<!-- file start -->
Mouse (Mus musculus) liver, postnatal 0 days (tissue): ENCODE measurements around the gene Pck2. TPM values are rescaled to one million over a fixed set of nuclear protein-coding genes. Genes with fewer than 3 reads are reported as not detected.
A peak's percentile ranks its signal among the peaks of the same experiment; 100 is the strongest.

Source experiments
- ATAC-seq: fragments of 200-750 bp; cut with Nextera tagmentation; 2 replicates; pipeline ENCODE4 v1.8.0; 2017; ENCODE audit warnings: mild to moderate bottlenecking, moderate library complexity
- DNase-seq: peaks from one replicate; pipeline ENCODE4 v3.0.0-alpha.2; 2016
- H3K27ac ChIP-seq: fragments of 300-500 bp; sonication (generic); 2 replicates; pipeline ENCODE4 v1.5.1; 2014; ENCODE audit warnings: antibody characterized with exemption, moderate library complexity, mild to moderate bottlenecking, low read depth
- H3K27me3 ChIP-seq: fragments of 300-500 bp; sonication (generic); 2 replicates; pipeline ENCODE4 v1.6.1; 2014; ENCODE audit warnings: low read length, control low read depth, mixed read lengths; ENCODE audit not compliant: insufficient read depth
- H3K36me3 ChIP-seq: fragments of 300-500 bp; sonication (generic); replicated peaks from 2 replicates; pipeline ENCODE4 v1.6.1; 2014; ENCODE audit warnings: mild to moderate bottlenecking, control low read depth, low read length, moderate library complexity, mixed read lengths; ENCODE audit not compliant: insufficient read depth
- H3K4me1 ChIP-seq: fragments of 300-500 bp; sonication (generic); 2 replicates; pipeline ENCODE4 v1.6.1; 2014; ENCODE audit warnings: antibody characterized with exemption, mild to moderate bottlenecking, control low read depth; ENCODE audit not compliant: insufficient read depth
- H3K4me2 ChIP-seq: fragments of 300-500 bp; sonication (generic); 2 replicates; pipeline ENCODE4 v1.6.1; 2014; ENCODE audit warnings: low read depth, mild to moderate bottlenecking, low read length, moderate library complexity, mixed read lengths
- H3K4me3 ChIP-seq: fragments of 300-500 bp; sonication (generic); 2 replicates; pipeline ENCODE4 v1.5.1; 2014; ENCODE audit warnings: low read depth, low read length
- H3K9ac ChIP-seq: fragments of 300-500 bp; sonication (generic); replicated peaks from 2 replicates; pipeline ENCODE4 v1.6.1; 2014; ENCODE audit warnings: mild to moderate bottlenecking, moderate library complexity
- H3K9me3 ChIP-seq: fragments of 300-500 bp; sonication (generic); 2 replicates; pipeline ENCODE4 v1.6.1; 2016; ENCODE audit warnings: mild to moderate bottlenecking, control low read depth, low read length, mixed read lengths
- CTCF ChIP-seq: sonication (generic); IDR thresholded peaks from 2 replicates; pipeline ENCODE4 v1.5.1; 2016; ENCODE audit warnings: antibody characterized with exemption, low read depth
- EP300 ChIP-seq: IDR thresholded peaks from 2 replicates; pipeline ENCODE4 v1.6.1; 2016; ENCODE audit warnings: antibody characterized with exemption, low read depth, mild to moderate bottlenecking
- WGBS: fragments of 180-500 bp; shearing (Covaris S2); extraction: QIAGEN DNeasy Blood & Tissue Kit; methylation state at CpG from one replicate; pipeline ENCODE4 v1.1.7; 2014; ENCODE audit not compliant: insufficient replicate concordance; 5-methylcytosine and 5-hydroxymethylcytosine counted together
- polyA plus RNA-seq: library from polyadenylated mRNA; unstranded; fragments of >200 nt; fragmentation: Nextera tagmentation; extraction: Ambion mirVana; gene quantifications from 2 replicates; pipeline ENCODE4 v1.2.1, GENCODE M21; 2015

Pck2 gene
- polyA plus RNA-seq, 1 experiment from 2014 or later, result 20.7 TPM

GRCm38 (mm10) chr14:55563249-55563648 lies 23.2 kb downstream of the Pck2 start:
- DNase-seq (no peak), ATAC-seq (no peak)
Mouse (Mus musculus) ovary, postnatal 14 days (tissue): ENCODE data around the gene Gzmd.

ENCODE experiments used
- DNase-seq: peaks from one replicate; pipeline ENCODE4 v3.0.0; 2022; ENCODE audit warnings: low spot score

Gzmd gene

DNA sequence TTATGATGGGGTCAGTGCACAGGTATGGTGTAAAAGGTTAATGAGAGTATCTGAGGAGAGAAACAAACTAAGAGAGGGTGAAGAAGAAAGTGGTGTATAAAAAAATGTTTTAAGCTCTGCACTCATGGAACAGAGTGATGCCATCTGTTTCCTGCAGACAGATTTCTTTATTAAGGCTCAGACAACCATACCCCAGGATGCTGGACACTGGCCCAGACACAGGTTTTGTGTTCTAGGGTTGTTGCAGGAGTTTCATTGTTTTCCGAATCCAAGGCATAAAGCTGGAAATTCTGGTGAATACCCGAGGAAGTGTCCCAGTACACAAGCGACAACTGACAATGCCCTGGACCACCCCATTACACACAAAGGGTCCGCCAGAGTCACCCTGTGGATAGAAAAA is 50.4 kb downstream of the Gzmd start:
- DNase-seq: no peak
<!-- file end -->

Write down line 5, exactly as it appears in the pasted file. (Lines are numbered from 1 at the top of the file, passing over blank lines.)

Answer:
- DNase-seq: peaks from one replicate; pipeline ENCODE4 v3.0.0-alpha.2; 2016